Tag

zero waste

Ask Wendy

When Can I Call Myself “Zero-Waste”?

when can I call myself zero-waste

I’m starting off a new blog post format today – answering the questions I get asked via email and social media on the topic of sustainability. Let’s kick it off with this one. Got a question – email it to moralfibres@gmail.com and I’ll try my best to answer it here.

Dear Wendy,

I’ve been working hard over the last six months to eliminate single-use plastic from my life, and I’m wondering at what stage can I call myself zero-waste? Is it when I’m not producing any waste? I’m feeling disheartened by it, because I haven’t been able to cut out all single-use plastic, and some days I despair over the amount of plastic that has entered my life just while I’m going about my daily business; whilst zero-waste YouTubers make it look so effortless.

Anon, Darlington

Dear Anon,

Aah, the age-old when can I call myself zero-waste question.

I have many thoughts about zero-waste.

What despairs me the most about the zero-waste movement, as it stands at the moment, is that by in large it shifts responsibility from producers, manufacturers, and retailers to reduce their plastic packaging, or to shift away from single-use plastic.

Instead, the onus is on us consumers to become plastic-free super-consumers. Super consumers that have the time, money and ability to research and seek out plastic-free options; to travel further to buy food essentials; to often pay considerably more for a product than it’s plastic packaged counterpart; and then be able to make everything from scratch.

Fail at any of these points and there’s judgment abound. If you’ve spent any time on Instagram or in some (not all) of the plastic-free Facebook groups then that judgment can at times be pretty free-flowing.

The thing is 100% zero-waste living is not possible. Our society is currently set up in such a way that zero-waste could not become mainstream any time soon. There isn’t taxation in place to punish retailers who use plastic packaging; there aren’t widespread recycling facilities to efficiently recycle every bit of waste. Questions on how we make zero-waste affordable, inclusive and accessible for all haven’t been answered.

This is not to discourage – this is to say that because of this everyone’s version of zero-waste looks different. As an able-bodied white woman in her late 30’s, with two young kids, living semi-rurally with my partner, and an income that gives us enough to pay our bills but with not an awful lot leftover means our version of zero-waste looks different to, say, a childless single professional in their 20’s living in a city served by many zero-waste shops; or to a person in their 60’s living with a compromised immune system, who can’t shop in bulk shops because of contamination risk but still wants to minimise their waste.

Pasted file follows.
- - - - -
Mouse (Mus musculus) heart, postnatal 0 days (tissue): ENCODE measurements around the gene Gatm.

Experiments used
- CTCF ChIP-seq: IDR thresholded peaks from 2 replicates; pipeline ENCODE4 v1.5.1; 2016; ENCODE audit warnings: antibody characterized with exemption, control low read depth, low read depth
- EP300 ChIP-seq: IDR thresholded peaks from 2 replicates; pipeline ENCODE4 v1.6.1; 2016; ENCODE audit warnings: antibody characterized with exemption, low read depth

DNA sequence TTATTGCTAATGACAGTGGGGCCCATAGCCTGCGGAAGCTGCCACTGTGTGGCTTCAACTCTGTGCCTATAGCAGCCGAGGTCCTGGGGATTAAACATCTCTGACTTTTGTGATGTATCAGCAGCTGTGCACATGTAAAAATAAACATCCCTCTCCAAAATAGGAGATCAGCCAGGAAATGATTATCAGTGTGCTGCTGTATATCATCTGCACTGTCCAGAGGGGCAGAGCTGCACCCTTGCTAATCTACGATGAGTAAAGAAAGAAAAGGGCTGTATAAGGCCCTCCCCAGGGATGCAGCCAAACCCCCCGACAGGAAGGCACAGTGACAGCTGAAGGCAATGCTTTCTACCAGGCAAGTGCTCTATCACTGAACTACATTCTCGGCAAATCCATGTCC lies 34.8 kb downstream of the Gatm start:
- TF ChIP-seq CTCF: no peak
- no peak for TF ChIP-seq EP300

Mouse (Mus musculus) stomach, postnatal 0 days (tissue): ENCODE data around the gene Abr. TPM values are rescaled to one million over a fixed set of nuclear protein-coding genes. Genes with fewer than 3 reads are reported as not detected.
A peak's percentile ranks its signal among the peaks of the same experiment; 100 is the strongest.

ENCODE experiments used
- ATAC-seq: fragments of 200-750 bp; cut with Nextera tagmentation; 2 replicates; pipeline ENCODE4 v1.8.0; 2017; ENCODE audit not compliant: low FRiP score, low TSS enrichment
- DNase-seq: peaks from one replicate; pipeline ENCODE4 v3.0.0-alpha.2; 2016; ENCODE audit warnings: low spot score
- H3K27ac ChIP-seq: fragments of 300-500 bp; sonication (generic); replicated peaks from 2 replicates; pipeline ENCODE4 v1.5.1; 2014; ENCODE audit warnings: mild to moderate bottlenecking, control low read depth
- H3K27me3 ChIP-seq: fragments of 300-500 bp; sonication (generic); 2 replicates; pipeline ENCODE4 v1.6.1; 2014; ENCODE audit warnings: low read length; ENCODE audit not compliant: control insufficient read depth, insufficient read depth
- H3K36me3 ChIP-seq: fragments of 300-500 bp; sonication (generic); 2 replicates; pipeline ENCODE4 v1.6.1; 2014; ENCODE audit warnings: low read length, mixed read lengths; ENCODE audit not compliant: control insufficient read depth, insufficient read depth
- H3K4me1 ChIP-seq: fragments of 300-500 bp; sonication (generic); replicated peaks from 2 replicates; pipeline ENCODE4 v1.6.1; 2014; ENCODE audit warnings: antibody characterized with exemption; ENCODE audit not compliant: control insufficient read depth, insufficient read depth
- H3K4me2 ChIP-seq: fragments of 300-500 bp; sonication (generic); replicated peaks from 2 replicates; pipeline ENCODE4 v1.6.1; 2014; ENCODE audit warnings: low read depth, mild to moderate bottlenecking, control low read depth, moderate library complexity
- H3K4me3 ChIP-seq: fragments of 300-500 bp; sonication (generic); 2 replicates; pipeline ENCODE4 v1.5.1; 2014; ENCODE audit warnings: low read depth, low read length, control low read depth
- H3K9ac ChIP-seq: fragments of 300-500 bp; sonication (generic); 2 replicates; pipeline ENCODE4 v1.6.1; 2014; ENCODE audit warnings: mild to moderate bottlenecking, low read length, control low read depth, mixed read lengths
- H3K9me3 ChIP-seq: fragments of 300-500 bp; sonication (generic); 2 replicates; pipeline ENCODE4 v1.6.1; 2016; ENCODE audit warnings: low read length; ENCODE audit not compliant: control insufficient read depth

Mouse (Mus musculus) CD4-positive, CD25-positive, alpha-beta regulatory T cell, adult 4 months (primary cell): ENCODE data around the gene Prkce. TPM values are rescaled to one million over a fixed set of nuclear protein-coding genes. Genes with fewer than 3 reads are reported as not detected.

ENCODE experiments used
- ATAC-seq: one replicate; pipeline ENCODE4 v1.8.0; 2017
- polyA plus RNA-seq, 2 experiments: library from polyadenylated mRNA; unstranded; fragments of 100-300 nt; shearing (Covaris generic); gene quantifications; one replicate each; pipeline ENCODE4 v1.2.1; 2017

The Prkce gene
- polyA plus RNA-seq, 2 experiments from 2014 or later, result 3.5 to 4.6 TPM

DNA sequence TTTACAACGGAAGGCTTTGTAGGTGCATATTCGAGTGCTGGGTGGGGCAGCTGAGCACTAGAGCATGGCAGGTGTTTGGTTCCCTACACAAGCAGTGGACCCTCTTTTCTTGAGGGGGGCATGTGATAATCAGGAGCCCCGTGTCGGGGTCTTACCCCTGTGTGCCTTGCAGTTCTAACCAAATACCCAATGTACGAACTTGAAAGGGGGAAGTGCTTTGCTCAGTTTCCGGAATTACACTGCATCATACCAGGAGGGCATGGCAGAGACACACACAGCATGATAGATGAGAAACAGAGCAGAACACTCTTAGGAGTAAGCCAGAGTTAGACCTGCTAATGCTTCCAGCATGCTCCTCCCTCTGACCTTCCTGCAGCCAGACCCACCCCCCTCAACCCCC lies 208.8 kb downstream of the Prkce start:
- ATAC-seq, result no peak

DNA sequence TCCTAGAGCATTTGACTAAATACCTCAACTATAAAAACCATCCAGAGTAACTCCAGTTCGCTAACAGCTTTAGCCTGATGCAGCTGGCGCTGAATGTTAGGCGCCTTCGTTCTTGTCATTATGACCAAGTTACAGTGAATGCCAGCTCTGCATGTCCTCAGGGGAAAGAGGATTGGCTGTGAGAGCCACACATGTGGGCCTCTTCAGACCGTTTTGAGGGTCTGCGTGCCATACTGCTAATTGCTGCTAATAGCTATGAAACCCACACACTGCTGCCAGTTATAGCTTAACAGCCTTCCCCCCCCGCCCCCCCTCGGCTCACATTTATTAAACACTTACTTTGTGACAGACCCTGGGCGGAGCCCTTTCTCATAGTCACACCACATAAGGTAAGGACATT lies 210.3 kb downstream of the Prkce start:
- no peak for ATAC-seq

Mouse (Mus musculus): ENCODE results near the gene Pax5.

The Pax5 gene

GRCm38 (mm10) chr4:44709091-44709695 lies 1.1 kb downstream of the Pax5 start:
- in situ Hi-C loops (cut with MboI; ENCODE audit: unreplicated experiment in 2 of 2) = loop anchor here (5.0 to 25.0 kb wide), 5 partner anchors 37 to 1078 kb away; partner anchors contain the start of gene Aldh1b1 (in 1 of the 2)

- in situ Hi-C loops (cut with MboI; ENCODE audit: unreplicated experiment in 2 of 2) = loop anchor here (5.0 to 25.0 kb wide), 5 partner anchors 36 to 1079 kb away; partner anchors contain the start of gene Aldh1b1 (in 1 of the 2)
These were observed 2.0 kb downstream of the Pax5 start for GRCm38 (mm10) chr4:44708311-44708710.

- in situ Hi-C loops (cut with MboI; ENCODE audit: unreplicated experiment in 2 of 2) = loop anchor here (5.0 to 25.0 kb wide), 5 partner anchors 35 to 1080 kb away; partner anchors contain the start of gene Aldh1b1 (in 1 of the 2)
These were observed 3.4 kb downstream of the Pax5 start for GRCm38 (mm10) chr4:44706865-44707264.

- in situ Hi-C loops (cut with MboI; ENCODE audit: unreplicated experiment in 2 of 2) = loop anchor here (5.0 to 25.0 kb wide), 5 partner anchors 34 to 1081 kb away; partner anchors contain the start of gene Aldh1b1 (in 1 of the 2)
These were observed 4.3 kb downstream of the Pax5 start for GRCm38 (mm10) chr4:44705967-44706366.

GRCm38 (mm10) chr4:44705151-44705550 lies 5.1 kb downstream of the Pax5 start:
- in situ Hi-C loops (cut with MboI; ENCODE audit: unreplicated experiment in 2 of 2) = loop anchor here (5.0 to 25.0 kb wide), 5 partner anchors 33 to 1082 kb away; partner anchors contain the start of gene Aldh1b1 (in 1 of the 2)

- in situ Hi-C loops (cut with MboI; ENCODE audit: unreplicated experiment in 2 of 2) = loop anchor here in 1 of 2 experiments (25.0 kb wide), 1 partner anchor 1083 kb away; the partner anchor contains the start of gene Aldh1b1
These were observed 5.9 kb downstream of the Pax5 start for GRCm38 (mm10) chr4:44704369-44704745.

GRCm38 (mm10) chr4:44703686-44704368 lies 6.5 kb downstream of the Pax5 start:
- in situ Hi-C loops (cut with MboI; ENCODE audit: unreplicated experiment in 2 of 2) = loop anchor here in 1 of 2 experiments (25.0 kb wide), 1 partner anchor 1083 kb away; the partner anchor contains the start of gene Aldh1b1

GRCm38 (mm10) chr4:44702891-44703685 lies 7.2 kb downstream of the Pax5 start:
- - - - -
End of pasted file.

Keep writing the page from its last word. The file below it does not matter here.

Comparing oranges to apples isn’t helpful, nor are fleeting statements proclaiming “anyone can go zero-waste”, when zero-waste doesn’t have a universal meaning applicable to all, or an agreed goal – visual or otherwise.

Some might say, isn’t zero-waste being able to fit a year’s worth of rubbish into a glass jar? That visual, after all, is social media catnip. I would disagree – zero-waste absolutely goes beyond being able to fit a year’s worth of rubbish in a glass jar; or any other visible benchmark.

There’s all the stuff that doesn’t look good on visual dependent sites, such as YouTube or Instagram – the visually uninspiring stuff. The reusing a carrier bag until it falls to bits? That’s zero-waste. The using a clothes horse in a spare corner rather than using the tumble drier: that’s zero-waste.

My own visually uninspiring version of zero-waste is that as I write this post, I’m sitting at my desk with a hot water bottle on my lap because I’m the only one in the house and I don’t want to put the heating on just yet. I don’t see that making it to YouTube any time soon, but I’m saving gas and potentially making a larger carbon saving than driving for me what would be a 30-mile round trip to be able to buy some packaging free pasta. The message here: you do what you can.

My advice, Anon? This has all been quite a long-winded preamble to say that I would ditch the zero-waste label. I use these kinds of labels on the blog because they’re useful for people finding my blog and articles through search engines, but in daily life, I would say they’re unnecessary at best, and a hindrance at worst.

Instead, keep doing what you’re doing – it sounds amazing. That’s not to breed complacency though – do more where and if you can. If you’re looking for suggestions that go beyond a jar of waste, then some that are easier than others include voting for those with green policies; switching your financial products from those in invest in fossil fuels to those who invest in renewables; signing petitions; taking part in gentle activism (I liked this one from Girl Industries a few weeks ago); to sharing environmental articles with friends on Facebook.

Labels schmabels!

Health & Beauty, Life & Style

Plastic-Free Makeup Remover Tips, Techniques and Products

This post contains affiliate links